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Alcohol Moderation - Real or Myth?

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For decades, the linchpin of alcohol treatment has been complete abstinence from drinking. "Rehab culture" maintains that any drinking is dangerous drinking - and no one with an alcohol problem can expect to handle alcohol responsibly again. But for many people, drinking moderately is a more realistic goal than strict abstinence. The Moderation Movement, a rapidly growing alternative approach to standard alcohol rehab, provides tools to help people take control of their drinking behaviors and learn to use alcohol in moderation.


Many Addictions, but Only One Treatment Plan

With very few exceptions, standard inpatient and outpatient alcohol rehab programs follow the same treatment model - total abstinence from alcohol, backed up by counseling and therapy to help alcohol abusers understand the triggers for drinking and learn new strategies for living sober. Many of these rehabs draw from the principles of the 12-step program to give alcoholics a framework for recovery that requires them to admit to being powerless in the face of their addiction, or afflicted with a disease that can't be consciously controlled.

These kinds of programs treat all "problem drinkers" in the same way, although people take many paths to addiction. A college student arrested for drunk driving after a weekend binge probably abuses alcohol differently than a chronic alcoholic with severe personal and health problems caused by years of steady drinking. Between these two extremes lie many other drinking behaviors - and they may not be well served by the standard model of treatment. Fusion Recovery treats each client as an individual and respects clients treatment goals.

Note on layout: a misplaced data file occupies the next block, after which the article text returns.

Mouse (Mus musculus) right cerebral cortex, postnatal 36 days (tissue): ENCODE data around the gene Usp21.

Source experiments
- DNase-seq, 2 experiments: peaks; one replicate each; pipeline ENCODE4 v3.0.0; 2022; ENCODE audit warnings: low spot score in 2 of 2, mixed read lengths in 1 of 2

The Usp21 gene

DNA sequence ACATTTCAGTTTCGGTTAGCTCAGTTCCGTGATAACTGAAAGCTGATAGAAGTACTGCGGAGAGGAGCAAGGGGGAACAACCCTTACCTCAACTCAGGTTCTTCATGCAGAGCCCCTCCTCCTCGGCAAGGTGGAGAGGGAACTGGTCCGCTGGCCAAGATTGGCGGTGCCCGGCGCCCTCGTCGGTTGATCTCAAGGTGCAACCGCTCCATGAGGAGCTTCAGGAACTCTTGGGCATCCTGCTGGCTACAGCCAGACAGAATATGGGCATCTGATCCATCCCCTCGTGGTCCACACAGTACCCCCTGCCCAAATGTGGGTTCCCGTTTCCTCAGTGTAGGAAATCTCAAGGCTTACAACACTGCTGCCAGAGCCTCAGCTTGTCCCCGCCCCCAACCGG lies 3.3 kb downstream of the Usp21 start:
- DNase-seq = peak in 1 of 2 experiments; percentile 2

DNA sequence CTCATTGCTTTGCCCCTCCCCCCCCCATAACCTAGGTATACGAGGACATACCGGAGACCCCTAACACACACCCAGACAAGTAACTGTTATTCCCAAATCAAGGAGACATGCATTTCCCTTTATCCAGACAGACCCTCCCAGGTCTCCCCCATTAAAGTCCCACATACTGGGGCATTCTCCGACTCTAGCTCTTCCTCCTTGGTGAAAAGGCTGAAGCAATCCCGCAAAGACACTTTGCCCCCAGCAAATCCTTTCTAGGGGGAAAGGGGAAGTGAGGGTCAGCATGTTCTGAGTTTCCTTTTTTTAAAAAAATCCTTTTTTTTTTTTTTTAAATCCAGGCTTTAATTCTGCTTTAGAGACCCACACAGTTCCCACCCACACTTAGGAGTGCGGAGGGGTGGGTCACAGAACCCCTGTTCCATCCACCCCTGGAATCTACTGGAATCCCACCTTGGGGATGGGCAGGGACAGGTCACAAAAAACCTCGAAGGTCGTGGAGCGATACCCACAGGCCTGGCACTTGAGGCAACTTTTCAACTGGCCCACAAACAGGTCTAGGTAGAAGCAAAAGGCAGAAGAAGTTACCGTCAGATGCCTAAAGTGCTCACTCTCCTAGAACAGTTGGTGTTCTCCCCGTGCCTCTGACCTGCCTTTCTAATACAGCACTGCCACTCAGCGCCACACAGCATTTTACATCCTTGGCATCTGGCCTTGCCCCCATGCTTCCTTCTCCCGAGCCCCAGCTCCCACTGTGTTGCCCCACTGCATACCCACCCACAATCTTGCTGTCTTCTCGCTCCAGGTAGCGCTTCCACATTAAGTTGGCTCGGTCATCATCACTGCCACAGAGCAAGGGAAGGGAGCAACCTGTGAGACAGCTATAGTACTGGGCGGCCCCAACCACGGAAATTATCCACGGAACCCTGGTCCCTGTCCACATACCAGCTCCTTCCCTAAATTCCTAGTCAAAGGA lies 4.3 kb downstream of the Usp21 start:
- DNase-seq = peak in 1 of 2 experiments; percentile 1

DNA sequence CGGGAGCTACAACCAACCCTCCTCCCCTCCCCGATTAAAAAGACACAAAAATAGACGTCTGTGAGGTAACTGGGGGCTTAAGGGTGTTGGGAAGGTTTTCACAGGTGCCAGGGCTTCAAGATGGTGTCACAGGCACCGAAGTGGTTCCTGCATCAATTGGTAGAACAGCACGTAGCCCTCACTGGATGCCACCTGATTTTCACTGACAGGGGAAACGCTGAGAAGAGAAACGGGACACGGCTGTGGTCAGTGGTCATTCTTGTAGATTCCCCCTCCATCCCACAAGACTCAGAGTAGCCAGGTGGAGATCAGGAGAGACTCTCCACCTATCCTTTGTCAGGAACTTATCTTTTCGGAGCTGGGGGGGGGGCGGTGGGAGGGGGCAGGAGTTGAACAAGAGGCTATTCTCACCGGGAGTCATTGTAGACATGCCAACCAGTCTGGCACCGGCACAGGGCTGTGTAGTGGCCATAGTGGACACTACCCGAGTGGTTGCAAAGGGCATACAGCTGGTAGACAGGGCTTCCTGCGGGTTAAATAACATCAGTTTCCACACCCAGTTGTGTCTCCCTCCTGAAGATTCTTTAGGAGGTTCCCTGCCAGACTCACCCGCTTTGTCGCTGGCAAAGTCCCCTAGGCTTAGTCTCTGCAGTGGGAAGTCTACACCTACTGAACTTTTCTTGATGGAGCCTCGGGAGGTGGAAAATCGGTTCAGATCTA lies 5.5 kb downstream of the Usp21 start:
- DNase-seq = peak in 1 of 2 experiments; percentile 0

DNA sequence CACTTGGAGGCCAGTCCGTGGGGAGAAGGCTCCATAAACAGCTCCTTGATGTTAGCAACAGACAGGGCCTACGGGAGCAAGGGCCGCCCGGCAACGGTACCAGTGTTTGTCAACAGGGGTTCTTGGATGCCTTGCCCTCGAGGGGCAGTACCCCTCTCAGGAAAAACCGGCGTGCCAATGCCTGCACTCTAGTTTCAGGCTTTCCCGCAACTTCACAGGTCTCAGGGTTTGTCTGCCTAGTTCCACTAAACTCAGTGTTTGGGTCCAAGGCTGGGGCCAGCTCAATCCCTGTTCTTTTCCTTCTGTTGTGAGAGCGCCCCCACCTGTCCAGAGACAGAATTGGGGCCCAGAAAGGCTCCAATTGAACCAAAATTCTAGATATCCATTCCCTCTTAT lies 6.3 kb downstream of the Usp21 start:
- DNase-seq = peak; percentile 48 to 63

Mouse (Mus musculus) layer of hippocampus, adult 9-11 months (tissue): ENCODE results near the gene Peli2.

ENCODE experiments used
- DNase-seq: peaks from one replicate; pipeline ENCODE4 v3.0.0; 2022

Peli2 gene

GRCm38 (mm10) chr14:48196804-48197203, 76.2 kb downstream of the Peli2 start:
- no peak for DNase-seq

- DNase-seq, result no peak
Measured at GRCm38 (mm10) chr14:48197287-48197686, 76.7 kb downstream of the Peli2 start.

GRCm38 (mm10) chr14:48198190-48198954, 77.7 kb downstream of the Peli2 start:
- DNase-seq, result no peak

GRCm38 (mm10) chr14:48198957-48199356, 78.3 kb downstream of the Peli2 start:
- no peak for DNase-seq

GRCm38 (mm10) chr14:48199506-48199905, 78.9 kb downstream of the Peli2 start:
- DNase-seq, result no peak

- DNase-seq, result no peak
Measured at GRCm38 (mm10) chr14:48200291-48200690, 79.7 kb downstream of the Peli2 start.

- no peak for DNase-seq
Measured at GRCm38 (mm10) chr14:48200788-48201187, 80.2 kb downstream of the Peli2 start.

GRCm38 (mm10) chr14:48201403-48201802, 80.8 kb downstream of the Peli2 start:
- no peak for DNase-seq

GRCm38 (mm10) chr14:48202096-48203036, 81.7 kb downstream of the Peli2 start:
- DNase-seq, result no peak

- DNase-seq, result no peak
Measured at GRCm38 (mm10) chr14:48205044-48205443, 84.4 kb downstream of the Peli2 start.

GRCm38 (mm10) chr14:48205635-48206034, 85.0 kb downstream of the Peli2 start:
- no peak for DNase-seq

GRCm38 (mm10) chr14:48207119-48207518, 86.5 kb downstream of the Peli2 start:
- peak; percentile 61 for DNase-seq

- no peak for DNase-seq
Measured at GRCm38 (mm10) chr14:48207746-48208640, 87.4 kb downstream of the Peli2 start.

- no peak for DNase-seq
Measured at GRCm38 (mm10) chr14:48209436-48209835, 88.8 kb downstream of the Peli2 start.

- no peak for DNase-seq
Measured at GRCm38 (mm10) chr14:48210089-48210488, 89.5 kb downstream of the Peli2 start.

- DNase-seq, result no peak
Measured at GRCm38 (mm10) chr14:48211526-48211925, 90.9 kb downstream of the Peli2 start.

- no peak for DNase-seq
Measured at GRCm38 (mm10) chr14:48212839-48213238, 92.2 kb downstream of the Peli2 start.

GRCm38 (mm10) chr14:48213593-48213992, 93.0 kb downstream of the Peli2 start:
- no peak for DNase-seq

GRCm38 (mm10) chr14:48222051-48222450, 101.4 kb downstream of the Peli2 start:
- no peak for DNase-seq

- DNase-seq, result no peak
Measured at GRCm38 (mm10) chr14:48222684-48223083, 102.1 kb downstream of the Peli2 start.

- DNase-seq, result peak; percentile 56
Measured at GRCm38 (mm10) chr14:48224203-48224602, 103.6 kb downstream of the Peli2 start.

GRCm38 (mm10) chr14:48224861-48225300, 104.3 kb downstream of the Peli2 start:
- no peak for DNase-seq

Alcohol plays an important role in social life in many parts of the world, and moderate drinking has its health benefits too. Learning to use - not misuse - alcohol gives people a sense of control over their drinking behavior and reduces the stress and sense of guilt that often affects people struggling with strict abstinence.


Moderation Requires Motivation and Support

Many people who misuse alcohol try to moderate their drinking behaviors, setting limits on where, when and how they drink. But until relatively recently, they had little or no support for choosing this way to manage drinking.

Enter the Moderation Movement, a program formally created in the mid-1990s that has recently been rediscovered as an alternative to standard abstinence-based alcohol rehab. The program's founder, Audrey Kishline, was an alcoholic who had experienced just about every aspect of abstinence and 12-step rehab programs and seen firsthand that these programs failed to serve many people who misused alcohol.

Today, some experts on addiction agree - and they're taking another look at moderation rather than abstinence as an effective way to resolve issues of excessive drinking for many people. But to drink moderately and responsibly requires self-awareness and commitment, so the Moderation Movement provides its own framework for helping people make healthier choices about alcohol. Fusion Recovery is one of the few programs in the country that support people seeking to attempt moderation of alcohol consumption.